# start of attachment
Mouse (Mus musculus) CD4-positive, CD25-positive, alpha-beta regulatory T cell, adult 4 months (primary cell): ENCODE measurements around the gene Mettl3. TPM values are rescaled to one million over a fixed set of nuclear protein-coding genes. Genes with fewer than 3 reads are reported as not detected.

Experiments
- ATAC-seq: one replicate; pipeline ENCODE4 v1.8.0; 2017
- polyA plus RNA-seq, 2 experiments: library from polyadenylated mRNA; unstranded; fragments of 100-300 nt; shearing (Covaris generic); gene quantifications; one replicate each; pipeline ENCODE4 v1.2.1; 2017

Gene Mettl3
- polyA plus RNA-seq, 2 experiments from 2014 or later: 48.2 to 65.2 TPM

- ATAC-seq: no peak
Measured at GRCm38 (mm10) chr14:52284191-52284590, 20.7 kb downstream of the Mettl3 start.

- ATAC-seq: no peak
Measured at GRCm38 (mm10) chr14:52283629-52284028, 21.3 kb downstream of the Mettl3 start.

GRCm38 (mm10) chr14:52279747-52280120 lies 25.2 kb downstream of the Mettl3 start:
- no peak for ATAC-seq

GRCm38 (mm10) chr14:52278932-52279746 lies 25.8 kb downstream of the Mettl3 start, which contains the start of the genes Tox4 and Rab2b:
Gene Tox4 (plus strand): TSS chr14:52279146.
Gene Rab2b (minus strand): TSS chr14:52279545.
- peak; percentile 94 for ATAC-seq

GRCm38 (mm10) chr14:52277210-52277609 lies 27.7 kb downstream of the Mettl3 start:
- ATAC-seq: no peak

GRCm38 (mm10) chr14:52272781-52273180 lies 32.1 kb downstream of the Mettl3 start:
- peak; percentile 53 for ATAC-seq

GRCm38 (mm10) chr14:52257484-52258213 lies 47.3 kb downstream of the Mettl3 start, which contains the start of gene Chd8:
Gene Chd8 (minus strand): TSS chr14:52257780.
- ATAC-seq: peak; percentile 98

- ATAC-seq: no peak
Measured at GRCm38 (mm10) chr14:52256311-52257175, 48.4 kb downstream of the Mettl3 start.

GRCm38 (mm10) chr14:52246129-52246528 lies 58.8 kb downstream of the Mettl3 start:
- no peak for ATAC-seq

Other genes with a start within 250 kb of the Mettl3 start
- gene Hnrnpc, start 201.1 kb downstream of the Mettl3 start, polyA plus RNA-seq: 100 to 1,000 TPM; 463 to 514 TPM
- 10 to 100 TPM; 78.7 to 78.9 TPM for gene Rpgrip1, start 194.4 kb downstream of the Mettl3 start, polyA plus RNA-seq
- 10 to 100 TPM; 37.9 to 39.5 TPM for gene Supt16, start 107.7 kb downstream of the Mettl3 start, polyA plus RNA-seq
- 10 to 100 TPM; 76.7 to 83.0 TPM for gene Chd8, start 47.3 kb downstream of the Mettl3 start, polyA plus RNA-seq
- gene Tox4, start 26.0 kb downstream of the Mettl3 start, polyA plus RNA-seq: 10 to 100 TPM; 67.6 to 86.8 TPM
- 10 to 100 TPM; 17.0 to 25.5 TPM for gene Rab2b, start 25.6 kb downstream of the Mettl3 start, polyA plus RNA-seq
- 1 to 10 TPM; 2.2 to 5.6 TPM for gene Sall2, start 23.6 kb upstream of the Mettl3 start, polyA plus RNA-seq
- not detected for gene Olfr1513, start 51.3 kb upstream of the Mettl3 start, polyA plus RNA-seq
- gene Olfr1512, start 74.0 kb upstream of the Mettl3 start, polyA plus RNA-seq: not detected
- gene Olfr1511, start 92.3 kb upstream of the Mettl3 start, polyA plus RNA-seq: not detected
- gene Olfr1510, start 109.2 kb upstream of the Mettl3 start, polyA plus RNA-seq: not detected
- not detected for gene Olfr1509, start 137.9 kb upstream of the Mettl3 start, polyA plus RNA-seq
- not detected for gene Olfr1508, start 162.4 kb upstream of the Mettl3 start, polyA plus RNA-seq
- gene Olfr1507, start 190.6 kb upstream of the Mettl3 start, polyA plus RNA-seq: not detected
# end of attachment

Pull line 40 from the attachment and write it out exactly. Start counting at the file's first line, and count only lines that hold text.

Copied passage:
- not detected for gene Olfr1509, start 137.9 kb upstream of the Mettl3 start, polyA plus RNA-seq